Today marks 10 years since the passing of Tyler Clementi, a Rutgers University freshman whose death by suicide siezed the conscience of the nation. The following tribute was written by Tyler’s cousin Jen Ehrentraut whose memorable testimony helped pass NJ’s anti-bullying bill of rights.
No one knows exactly why someone else takes their own life, but Tyler chose to jump off of the George Washington Bridge on the evening of September 22, 2010. Presumably, this happened after the embarrassment of his roommate’s tweets and the shame he must have felt when his privacy was invaded and exploited.
There are often far more questions than answers surrounding suicides. An entire decade does not make any of the questions easier or more tolerable. One of the many things I wonder today is “What have we, as a society, learned from this tragedy?” Another, “How can we prevent losses like this from happening?”
For those of you that remember Tyler’s story, he was eighteen years old and only a few weeks into his freshmen year at Rutgers University when his roommate announced on Twitter that he would be livestreaming a romantic encounter of Tyler and my cousin’s male guest that was visiting his dorm room.
Freshman year in college is a clean slate for students and a new place to form and embrace your young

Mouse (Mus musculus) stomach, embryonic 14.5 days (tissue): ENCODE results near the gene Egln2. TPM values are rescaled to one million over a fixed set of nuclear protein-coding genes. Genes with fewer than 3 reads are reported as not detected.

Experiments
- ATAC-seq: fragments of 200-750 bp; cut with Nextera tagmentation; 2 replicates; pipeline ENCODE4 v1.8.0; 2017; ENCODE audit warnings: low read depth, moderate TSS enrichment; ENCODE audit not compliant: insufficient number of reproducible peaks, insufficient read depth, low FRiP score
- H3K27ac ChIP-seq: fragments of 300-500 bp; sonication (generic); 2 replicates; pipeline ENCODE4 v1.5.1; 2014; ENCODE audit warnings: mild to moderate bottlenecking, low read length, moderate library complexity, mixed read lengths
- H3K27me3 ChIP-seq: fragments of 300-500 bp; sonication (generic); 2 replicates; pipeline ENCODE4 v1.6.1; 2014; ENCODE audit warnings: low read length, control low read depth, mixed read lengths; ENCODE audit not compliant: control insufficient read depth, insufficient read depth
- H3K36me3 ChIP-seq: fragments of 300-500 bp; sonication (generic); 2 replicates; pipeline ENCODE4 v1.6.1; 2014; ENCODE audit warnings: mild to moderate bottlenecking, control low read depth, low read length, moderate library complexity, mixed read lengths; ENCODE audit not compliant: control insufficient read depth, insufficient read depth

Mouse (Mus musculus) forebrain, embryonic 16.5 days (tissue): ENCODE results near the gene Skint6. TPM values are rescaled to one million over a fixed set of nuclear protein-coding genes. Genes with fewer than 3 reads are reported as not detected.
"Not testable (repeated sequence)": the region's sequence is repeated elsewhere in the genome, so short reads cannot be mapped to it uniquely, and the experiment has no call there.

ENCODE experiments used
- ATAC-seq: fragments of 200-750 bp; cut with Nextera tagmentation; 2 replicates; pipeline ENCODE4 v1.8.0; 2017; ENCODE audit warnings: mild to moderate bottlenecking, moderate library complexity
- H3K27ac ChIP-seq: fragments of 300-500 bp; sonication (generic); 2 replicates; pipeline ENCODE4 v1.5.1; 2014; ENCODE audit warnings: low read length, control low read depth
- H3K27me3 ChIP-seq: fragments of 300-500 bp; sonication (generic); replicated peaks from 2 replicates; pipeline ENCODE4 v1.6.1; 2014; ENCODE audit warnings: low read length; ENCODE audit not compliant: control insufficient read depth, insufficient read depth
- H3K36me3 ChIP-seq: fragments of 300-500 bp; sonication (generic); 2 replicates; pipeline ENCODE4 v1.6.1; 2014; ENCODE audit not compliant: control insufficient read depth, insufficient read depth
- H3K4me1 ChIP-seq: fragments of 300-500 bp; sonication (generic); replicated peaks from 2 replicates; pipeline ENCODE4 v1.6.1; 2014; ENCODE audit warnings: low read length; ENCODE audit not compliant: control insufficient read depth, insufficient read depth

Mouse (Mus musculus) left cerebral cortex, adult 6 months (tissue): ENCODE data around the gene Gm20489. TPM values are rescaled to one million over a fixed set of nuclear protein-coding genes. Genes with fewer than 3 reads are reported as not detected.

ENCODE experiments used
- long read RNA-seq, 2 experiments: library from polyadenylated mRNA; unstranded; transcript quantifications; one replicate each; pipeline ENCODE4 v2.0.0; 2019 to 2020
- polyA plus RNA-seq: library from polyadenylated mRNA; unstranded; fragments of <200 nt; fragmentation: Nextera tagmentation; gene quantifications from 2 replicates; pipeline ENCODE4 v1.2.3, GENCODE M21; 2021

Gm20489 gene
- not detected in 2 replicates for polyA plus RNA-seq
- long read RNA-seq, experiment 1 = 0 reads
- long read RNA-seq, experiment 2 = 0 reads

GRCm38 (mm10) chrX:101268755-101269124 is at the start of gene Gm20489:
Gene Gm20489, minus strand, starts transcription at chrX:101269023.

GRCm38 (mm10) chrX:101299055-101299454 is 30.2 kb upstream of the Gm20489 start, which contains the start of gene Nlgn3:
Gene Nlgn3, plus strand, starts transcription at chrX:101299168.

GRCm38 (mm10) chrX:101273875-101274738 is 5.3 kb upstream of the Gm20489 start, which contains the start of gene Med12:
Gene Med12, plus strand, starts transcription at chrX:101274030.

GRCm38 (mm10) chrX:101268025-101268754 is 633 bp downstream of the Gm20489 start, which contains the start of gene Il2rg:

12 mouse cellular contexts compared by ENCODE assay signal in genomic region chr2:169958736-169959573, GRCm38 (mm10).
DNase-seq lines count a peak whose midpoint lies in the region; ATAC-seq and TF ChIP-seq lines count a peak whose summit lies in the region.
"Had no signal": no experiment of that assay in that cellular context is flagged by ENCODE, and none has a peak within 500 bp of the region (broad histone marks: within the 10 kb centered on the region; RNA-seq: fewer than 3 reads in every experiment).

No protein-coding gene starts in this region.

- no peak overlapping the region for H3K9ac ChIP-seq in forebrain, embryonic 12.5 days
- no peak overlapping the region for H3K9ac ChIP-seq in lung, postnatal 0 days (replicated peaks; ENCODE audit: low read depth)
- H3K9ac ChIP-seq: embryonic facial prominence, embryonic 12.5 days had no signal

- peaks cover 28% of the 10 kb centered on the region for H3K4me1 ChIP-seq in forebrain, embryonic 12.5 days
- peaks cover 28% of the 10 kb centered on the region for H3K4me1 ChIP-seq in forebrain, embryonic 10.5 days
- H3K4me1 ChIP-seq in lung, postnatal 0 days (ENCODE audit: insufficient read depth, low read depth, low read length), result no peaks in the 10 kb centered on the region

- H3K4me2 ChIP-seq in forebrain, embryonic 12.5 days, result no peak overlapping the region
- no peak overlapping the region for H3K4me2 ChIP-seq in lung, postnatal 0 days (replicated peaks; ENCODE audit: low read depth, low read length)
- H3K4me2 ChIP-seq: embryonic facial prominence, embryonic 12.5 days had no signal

adult identity away from the confines of where or how you grew up. It’s a place to express yourself without the habituated judgements you’ve been accustomed to. And, no matter what age we are, one of our greatest challenges as humans is to proudly be and embody who we really are.
In our digitally driven world, we are only one click away from connecting with others via every possible social media and communications outlet imaginable. We are also just one click away from creating judgment or greater divides, harassing, intimidating or offending others. What we say and do can have unforeseen consequences. There is no way to truly measure the ripple effects of one’s words or one’s life, but in the decade long wake of our world losing Tyler, there have been some steps in a better direction, especially in New Jersey.
The ultimate heart-break is that despite same-sex marriage becoming legally recognized in 2013 (and nationally in 2015!) and New Jersey enacting one of the most thoroughly thought out Anti-Bullying Acts in our country, my cousin and countless other LGTBQ and/or bullied teens are not here to see it. They will never be able to experience these leaps of awareness, acknowledgment and equality.